The voter turnout this time is the lowest since 1967, when the first Lok Sabha election was held in Jammu and Kashmir. Even after the 2008 unrest over the Amarnath land transfer row and economic blockade of the Valley, the turnout in the 2009 Lok Sabha polls was much higher: 26.55. “People have rejected this sham election as they are no longer interested in status-quoist politics,” Mirwaiz Umer Farooq, leader of the moderate faction of the Hurriyat Conference, an amalgam of pro-independence civil society groups, tells Outlook. Mirwaiz believes this is a resounding defeat for those who had been arguing for years that participation of Kashmiris in elections can be read as a sign of their accepting the idea of Kashmir being an “integral part of India”—if a 26 per cent turnout in Srinagar in the 2014 Lok Sabha elections signalled India’s improving stock in Kashmir since the 2010 unrest, what would the latest figure signify?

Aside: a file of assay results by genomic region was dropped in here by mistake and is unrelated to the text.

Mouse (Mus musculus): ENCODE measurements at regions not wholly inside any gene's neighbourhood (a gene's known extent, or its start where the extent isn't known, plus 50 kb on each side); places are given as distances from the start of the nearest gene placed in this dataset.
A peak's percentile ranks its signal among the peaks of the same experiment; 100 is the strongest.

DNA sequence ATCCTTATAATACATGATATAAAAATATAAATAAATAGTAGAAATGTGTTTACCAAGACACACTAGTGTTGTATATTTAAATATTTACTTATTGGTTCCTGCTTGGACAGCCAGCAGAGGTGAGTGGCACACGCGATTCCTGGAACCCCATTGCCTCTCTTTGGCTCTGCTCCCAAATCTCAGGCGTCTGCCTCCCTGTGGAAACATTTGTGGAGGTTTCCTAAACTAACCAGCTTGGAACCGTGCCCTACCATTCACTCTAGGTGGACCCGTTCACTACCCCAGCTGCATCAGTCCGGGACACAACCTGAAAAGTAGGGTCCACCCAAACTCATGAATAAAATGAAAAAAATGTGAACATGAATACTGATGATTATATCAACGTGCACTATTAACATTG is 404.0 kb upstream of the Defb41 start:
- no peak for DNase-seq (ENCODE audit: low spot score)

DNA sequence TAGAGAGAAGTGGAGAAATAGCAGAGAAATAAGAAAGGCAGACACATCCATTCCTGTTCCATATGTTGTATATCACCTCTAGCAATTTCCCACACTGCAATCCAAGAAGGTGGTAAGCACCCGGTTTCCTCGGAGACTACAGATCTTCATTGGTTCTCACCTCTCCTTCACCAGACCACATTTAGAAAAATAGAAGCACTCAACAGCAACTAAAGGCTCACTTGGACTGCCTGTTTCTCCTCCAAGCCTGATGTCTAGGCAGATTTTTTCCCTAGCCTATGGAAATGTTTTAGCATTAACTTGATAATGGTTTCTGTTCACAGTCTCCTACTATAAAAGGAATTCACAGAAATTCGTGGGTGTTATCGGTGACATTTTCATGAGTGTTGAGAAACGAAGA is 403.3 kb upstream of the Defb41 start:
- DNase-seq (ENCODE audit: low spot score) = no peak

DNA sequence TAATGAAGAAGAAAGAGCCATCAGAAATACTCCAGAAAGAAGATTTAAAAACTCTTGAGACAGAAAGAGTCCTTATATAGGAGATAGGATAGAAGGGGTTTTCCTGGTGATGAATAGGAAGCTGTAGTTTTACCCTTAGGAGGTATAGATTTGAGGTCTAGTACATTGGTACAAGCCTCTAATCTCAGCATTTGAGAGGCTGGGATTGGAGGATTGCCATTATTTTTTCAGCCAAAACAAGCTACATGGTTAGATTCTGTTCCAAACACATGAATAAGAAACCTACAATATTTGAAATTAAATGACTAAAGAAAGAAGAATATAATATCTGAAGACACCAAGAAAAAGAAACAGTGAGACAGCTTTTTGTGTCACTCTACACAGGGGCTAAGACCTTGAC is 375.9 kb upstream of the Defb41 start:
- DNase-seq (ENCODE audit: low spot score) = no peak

The 7.14 turnout this time also lends more credence than ever before to the argument that whenever the percentage has been comparatively higher—for example, 41 per cent in 1996, following five years of President’s Rule—at least some of it could be attributed to government forces coercing the people to vote.
The voter turnout in Srinagar this time is the lowest ever since 1967, when the first Lok Sabha election was held in Jammu and Kashmir.
“This boycott had little to do with the separatists,” says a young man in Srinagar’s Old City, who did not wish to be named. “In the 2008 and 2014 assembly polls, the people heeded the separatists’ boycott calls only partially, but this time they have boycotted the polls on their own and it is near-total.” No wonder, J&K’s chief electoral officer Shantmanu described April 9 as “not a good day for us”. The day also saw over 250 incidents of violence and the killing of eight persons, including a 15-year-old boy, in the firing by government forces.